Rail-Road Connectivity: Addressing evacuation issues

Addressing evacuation issues

Evacuation is the biggest challenge facing Indian ports today. Although major ports have double-line rail connectivity, all routes to key destinations are congested. In the case of non-major ports, a few like Pipavav, Dahej, Mundra, Dhamra and Krishnapatnam have adequate first mile connectivity. Beyond the first mile though, non-major ports too have the same problems as major ports. Some non-major ports, such as Dhamra and Mundra, have constructed railway lines at their own cost.

The Ministry of Railways (MoR) defines “adequate connectivity” for non-major ports as two-lane rail connectivity and adequate connectivity for major ports as four-lane connectivity. To augment connectivity, a number of port-rail connectivity programmes are being undertaken. These can be divided into three categories:

  • Projects being financed by the Ministry of Shipping (MoS). These projects focus mainly on improving rail infrastructure within a port or in the immediate vicinity of a port.
  • Line capacity augmentation works undertaken directly by the MoR, through Rail Vikas Nigam Limited (RVNL) or Dedicated Freight Corridor Corporation of India Limited (DFCCIL).
  • Customer-funded projects or projects funded from non-traditional sources by forming joint ventures (JVs) under the Policy on Participative Models in Rail Connectivity and Capacity Augmentation Projects.

Experience so far

So far, RVNL has formed six special purpose vehicles (SPVs) for providing port connectivity. Of these, Kutch Railway Company Limited, Bharuch Dahej Railway Company Limited and Krishnapatnam Railway Company Limited are fully operational. Haridaspur Paradip Railway Company Limited and Angul-Sukinda Railway Company Limited both providing connectivity to Paradip port are currently under construction. These two SPV projects have faced severe delays due to land acquisition issues. Meanwhile, the Dighi Roha Rail Limited SPV – formed to lay a rail line between Dighi and Roha in Maharashtra – has initiated the land acquisition process.

Moreover, Indian Railways (IR) had formed two SPVs, Pipavav Rail Corporation Limited and Hassan Mangalore Rail Development Company Limited, to provide connectivity to Pipavav and Mangalore ports respectively. Both these lines are now fully operational. The MoR has also formed two new SPVs with the JSW Group and Rewas Port Limited for connectivity to Jaigarh and Rewas ports in Maharashtra respectively.

In December 2012, the MoR issued a new policy, Participative Models in Rail Connectivity and Capacity Augmentation Projects. The policy has five models under it, of which the non-government railway model (NGR) and the JV models are preferred by port developers. Under the NGR model, the railway line is funded totally by private agencies including the acquisition of land while train operations are carried out by IR. Under the JV model, the project is implemented by the formation of a JV with IR, or its PSUs, with a minimum 26 per cent equity. The advantage of the JV model is that, once the SPV has been formed, the government agency is responsible for land acquisition.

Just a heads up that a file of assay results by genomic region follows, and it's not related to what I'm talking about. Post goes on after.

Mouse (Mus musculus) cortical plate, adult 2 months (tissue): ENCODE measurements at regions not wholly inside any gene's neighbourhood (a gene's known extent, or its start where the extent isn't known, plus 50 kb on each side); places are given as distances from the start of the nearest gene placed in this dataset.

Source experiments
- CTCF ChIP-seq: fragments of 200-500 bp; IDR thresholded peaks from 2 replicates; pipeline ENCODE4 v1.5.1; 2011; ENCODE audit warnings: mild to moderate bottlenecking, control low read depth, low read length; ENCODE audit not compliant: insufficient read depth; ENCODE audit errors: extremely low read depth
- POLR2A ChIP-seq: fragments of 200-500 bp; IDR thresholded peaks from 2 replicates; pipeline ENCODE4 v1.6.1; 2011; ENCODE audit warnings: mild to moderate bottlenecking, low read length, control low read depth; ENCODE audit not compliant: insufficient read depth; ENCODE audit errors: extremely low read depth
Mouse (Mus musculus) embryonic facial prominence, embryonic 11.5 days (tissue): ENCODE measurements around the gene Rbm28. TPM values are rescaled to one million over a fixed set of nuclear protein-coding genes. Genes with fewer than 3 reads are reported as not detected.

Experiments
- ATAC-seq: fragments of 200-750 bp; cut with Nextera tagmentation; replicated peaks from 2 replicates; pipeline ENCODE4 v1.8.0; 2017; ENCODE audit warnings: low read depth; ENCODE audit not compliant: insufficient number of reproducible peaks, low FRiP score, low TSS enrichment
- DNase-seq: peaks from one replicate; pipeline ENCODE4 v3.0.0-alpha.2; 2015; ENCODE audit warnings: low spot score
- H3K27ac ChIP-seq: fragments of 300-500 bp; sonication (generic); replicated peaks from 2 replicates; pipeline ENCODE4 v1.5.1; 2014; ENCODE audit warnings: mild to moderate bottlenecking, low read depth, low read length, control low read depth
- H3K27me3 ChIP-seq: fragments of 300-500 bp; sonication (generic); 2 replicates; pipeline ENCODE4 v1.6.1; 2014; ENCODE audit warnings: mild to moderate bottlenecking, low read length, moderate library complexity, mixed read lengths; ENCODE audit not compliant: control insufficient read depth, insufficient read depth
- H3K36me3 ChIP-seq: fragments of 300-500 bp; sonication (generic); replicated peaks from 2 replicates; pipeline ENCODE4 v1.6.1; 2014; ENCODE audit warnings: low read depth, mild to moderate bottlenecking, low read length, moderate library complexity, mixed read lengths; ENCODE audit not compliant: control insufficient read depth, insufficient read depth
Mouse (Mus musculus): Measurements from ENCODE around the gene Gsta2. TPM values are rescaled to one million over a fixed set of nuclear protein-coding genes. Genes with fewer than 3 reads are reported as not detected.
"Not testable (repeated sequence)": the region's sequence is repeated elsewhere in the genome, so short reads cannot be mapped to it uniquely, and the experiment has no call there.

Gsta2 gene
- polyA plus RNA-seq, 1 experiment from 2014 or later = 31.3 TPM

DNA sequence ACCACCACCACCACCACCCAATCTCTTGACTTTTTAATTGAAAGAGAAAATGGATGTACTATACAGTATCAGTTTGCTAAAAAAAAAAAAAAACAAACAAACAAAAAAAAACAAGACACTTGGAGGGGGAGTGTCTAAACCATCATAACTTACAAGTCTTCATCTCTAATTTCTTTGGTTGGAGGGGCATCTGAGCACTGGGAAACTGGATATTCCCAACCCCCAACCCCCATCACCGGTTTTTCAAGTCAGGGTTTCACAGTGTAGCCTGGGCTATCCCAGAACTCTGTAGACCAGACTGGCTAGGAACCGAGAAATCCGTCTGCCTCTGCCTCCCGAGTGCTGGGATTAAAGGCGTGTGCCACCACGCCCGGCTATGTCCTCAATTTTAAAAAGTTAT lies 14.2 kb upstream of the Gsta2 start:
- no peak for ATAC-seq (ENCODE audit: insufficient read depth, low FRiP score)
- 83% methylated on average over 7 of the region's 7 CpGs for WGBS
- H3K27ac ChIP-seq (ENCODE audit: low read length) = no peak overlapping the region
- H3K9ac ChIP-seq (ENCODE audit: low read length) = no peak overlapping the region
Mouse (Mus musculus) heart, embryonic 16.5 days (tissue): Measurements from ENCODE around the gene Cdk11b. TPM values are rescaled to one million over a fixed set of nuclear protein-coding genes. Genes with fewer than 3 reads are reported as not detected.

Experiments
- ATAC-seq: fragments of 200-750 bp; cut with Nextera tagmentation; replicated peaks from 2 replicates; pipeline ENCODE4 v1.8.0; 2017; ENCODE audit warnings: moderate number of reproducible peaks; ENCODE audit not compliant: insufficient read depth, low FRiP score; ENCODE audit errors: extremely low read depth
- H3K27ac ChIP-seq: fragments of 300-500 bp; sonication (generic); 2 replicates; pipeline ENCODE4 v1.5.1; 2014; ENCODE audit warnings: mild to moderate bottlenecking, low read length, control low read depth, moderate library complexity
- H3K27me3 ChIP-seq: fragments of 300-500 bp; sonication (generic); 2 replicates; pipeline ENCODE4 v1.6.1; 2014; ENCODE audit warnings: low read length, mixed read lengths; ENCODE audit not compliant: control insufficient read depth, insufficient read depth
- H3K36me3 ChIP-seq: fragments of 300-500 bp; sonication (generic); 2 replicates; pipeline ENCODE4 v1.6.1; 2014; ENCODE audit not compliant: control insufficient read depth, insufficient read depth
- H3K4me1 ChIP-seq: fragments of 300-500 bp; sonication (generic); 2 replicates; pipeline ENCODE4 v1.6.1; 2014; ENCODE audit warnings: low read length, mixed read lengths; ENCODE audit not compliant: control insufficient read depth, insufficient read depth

Indian Port Rail Corporation Limited

The MoS has formed an SPV, Indian Port Rail Corporation Limited (IPRCL), with major ports and RVNL as equity partners, for undertaking port connectivity projects. The key objectives in setting up IPRCL are to provide efficient rail evacuation systems and to undertake projects providing last mile connectivity to major ports; modernise evacuation infrastructure at ports; operate and manage internal port railway systems; and raise funds for port-related connectivity projects. IPRCL is planning a strategic partnership with Deutsche Bahn, Germany, for the development of rail evacuation systems at ports.

IPRCL has initiated the modernisation of evacuation infrastructure at the Kandla, Paradip, Visakhapatnam and New Mangalore major ports. Besides this, IPRCL is also working on improving rail connectivity at the Haldia, Chennai, Kamarajar and Visakhapatnam ports.

A few major projects are at the planning stage. The first project is to develop a dedicated rail freight corridor connecting the coalfields of IB Valley and Talcher with the Paradip and Dhamra ports for the evacuation of coal and transportation of imported coal to the thermal power stations. The track length of this line will be 540 km and the first phase of the project is estimated to cost Rs 100 billion. The second project will provide last mile rail connectivity to the upcoming Colachel port in Tamil Nadu.

To improve rail connectivity of ports, a multi-pronged strategy needs to be adopted. This should be aimed at effecting faster turnaround of rakes at ports and inland container depots, reduction in transit time, and the optimal use of existing line capacity. w

Based on a presentation by Mukul Jain, Director, Operations, RVNL